COMP 310

Lec07: Compositionbased Ballworld considerations and even more fun... 
HW02 will be turned in via Owlspace again.
GUI:
JComboBox.add(x) will add the item x to the end of the list while JComboBox.insertAt(x, 0) will add the item x to the beginning of the list.
Be sure to retrieve the selected item (the factory!), not the selected index or text.
Tooltips: Use the setToolTipText method to set the popup tool tip (or set property in Jigloo GUI editor).
Be sure to always check if the text field's text is null before proceeding.
Be sure to always check if the return value from a lambda command is null, which means that an error occurred.
Demo control panel layout is 3 panels and a button in a Flow layout. Each subpanel is a Grid layout with 1 column and 2 or 4 rows. Students need not replicate this component layout exactly, but it should be something reasonable, i.e. not everything in a row.
Controller:
If an error occurs while processing a lambda command, return null.
Since the IStrategyFac.make() method is assumed to return a valid IUpdateStrategy, then if an error occurs you need to return some valid strategy, e.g. a StraightStrategy. Think very carefully about where this correction would take place.
If you use a utility method like"FixName" to save typing by the user, be sure to reconstruct the "fully qualified" class name, which includes the package name.
What happens to all the ABall subclasses? What happens to ABall?
After all your changes, which do you think had more lines of code, the inheritancebased or compositionbased systems? Which had more capabilities?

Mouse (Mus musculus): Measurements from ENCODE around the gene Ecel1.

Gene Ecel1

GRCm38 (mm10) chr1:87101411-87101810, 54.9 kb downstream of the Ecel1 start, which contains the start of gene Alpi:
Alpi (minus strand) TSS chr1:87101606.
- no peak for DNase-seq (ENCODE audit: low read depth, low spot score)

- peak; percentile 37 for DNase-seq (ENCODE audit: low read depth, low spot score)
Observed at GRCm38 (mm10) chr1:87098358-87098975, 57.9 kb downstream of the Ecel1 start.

How does Fishworld create fish that are not only the correct size, but are always swimming forward?
Remember that a fish (ball) knows where it is and which way it is going because it has a position and a velocity. It has a radius too, so it knows its size as well. Thus any given ball can take a common representation of an image, e.g. a fish, scale it as per its radius, rotate it as per its velocity and translate it as per its position and end up with an image that is always oriented correctly with respect to its movement. The mathematical process of scaling, rotating and translating is called an "affine transform".
An affine transform is the mathematical process of scaling (making larger or smaller), rotating (pivoting around the origin) and translating (moving a specified distance and direction) of a point in space. Remember that a point is really a vector from the origin, so a affine transformation technically transforms vectors, not points.
Affine transforms may seem mathematically daunting, but they are actually quite straightforward. Plus, Java provides an AffineTransform class that encapsulates the mathematics and makes dealing with affine transformation very easy.
Example of the operations involved in a single Affine transformation, showing the individual steps of rotating, scaling and translating:
Original vector: then Rotated vector:
then Scaled vector and then Translated vector:
Note that the order of operation is important:
Original vector: then Rotated vector: then Translated vector:
as compared to
Original vector: then Translated vector: then Rotated vector:
In fancy mathematical words, we same that rotation and translation are noncommutative. A net Affine transformation is thus dependent on not only what operations (rotate, scale, translate) are defined, but also in what order those operations are defined.
© 2010 by Stephen Wong